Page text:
Wow, that video is spectacular too!
For what I did no calculation was needed; the effect is fairly independent of the size of the object casting the shadow, or the distance behind it that you project it to. I passed the laser through a magnifying glass so that the beam would be expanded (past the focal point) to a few times the size of the coin after a few meters, and then placed the coin in the beam and projected the shadow. The spot begins to become visible in the middle of the shadow not too far beyond the coin -- a few meters. You'd be surprised how quickly the spot can form afterward, since the light can actually spread perpendicularly to its direction of travel!
Every point on the wavefront essentially acts as a source of new spherical wave fronts. It is important that the surface of the object casting the shadow be very smooth. A coin with ridges, like the US quarter or dime, does not work. A spherical object like a marble will work (it's the profile seen by the incoming wave fronts that matters). I thought as well about whether the effect could occur in eclipses. For the Earth and Moon, the biggest problem is that the lunar surface is too rough. We can use the equations from the wikipedia page to check.Assuming parallel rays of light (which is fairly true of the Sunlight), Arago's spot will form if:
1)
[math]L = \frac{d^2}{\lambda l} \geq 12)
[math]\Delta r < \sqrt{r^2 + \lambda l}For Moon casting the shadow, eq 1) imposes the condition that the observer must be less than a few thousand light years away. No problem.
Eq 2) imposes the condition that, for Earth being about 360,000km away during total eclipse, then to form a spot on it the Moon's roughness must be less than about 50 micrometers. Absurdly smooth... this is the real reason why we don't see the effect in solar eclipses, or anywhere else in the solar system. (And a good thing, too, or else it would greatly interfere with viewing the Sun's corona).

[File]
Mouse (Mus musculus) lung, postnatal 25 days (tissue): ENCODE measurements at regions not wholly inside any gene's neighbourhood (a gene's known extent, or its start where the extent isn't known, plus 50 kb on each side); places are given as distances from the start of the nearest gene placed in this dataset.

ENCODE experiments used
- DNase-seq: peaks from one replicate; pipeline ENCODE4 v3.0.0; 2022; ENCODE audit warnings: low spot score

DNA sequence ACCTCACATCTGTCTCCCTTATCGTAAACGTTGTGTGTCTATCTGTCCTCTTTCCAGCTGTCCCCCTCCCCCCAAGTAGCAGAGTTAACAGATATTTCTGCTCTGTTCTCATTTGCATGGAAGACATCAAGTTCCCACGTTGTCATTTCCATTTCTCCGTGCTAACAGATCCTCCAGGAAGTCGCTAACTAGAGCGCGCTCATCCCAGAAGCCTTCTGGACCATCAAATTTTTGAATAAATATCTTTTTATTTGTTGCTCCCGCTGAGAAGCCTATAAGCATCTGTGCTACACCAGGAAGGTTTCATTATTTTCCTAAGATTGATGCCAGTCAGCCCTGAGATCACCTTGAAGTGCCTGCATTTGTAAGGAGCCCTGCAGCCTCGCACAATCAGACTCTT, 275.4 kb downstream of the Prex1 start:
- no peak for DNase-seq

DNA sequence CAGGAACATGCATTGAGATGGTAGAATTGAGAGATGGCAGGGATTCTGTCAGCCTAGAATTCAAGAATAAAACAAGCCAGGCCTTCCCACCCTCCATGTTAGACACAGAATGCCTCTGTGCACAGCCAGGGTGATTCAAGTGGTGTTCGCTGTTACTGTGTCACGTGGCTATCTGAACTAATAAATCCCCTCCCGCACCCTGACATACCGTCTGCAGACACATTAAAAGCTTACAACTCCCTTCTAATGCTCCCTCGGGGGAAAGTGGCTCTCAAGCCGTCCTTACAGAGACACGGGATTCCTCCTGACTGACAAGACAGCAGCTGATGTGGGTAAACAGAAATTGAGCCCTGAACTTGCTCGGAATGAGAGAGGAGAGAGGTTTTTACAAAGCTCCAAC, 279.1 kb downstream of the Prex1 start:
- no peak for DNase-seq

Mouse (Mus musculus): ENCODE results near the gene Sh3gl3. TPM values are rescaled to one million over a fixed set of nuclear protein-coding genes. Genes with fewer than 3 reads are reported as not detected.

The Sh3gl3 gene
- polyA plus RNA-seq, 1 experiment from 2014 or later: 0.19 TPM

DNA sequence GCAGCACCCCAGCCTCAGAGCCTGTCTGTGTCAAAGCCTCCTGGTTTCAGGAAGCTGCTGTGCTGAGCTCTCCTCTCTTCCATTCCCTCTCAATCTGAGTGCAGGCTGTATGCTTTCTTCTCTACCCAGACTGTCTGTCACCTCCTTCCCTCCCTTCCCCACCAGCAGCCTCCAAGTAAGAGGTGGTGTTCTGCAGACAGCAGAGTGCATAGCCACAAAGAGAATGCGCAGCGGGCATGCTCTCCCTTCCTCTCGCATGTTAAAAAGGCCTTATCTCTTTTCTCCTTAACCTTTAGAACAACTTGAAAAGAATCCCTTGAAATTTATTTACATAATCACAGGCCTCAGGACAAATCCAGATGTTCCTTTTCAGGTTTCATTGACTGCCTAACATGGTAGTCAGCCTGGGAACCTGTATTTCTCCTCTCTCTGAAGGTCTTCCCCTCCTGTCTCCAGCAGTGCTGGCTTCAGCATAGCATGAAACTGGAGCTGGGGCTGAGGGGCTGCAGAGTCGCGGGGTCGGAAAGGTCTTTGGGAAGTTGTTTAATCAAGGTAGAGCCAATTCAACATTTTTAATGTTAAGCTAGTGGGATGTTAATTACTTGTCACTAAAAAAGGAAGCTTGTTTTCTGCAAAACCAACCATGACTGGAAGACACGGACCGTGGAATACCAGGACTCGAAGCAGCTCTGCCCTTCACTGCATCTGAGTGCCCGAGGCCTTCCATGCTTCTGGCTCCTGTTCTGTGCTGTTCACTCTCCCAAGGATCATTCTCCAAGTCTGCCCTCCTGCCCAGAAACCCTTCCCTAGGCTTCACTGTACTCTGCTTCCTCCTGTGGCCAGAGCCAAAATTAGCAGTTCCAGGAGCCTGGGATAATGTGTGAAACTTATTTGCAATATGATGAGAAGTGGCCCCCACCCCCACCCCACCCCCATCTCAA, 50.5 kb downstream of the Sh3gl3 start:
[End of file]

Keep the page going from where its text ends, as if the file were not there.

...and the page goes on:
For comparison with the coin (diameter ~ 1cm, spot projection distance ~4m), the maximum size for roughness is about 0.1mm. Very reasonable for a coin.
What would it take to view a natural Arago/Fresnel/Poisson spot from a celestial body? Perhaps it happens in wide binary systems containing a cool neutron star (although the cooling time of a neutron star might be an issue). Neutron stars have a radius of about 10km and, using the
maximum terrain height formula, can probably have surface features of up to about 1mm high. Assuming the partner star is sufficiently far away to act as a point source, how far must the viewer be from the neutron star to see the spot in the shadow? Solve eq 2) for
[math]l and plug and chug, and it's 40,000km. Again reasonable, and could work with a sun-like star ~100AU away.
One last experiment I tried was to use a non-circular coin. I tried the Canadian 1-dollar
Loonie. It does not produce Arago's spot. However, because edge is still smooth and regular (11-sided), it does produce a really neat interference pattern: an 11-sided star, although only 9 points are visible here due to obscuration.